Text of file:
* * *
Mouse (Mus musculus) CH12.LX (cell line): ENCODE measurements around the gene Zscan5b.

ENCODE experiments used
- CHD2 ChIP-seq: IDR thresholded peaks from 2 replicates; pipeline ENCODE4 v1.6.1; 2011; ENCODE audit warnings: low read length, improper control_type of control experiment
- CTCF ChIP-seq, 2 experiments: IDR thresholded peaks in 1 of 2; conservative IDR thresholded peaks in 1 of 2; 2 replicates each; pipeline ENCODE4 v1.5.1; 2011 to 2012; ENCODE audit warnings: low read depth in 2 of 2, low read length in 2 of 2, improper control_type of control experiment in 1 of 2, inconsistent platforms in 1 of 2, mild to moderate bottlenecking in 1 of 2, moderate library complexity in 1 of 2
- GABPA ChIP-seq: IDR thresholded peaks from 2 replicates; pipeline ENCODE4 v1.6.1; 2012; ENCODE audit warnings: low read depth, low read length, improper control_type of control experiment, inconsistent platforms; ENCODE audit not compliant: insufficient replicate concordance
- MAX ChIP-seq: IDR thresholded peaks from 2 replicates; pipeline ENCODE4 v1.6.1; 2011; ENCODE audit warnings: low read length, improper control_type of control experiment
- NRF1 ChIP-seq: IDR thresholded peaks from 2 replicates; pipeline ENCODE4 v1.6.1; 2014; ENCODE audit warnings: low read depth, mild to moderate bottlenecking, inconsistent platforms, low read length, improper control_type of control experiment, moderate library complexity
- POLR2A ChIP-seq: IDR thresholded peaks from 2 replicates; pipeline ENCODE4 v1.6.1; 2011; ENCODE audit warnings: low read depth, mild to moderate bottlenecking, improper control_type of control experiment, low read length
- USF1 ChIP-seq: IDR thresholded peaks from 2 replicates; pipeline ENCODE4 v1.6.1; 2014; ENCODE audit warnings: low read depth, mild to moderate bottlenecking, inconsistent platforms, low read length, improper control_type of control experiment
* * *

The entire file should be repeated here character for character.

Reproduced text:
Mouse (Mus musculus) CH12.LX (cell line): ENCODE measurements around the gene Zscan5b.

ENCODE experiments used
- CHD2 ChIP-seq: IDR thresholded peaks from 2 replicates; pipeline ENCODE4 v1.6.1; 2011; ENCODE audit warnings: low read length, improper control_type of control experiment
- CTCF ChIP-seq, 2 experiments: IDR thresholded peaks in 1 of 2; conservative IDR thresholded peaks in 1 of 2; 2 replicates each; pipeline ENCODE4 v1.5.1; 2011 to 2012; ENCODE audit warnings: low read depth in 2 of 2, low read length in 2 of 2, improper control_type of control experiment in 1 of 2, inconsistent platforms in 1 of 2, mild to moderate bottlenecking in 1 of 2, moderate library complexity in 1 of 2
- GABPA ChIP-seq: IDR thresholded peaks from 2 replicates; pipeline ENCODE4 v1.6.1; 2012; ENCODE audit warnings: low read depth, low read length, improper control_type of control experiment, inconsistent platforms; ENCODE audit not compliant: insufficient replicate concordance
- MAX ChIP-seq: IDR thresholded peaks from 2 replicates; pipeline ENCODE4 v1.6.1; 2011; ENCODE audit warnings: low read length, improper control_type of control experiment
- NRF1 ChIP-seq: IDR thresholded peaks from 2 replicates; pipeline ENCODE4 v1.6.1; 2014; ENCODE audit warnings: low read depth, mild to moderate bottlenecking, inconsistent platforms, low read length, improper control_type of control experiment, moderate library complexity
- POLR2A ChIP-seq: IDR thresholded peaks from 2 replicates; pipeline ENCODE4 v1.6.1; 2011; ENCODE audit warnings: low read depth, mild to moderate bottlenecking, improper control_type of control experiment, low read length
- USF1 ChIP-seq: IDR thresholded peaks from 2 replicates; pipeline ENCODE4 v1.6.1; 2014; ENCODE audit warnings: low read depth, mild to moderate bottlenecking, inconsistent platforms, low read length, improper control_type of control experiment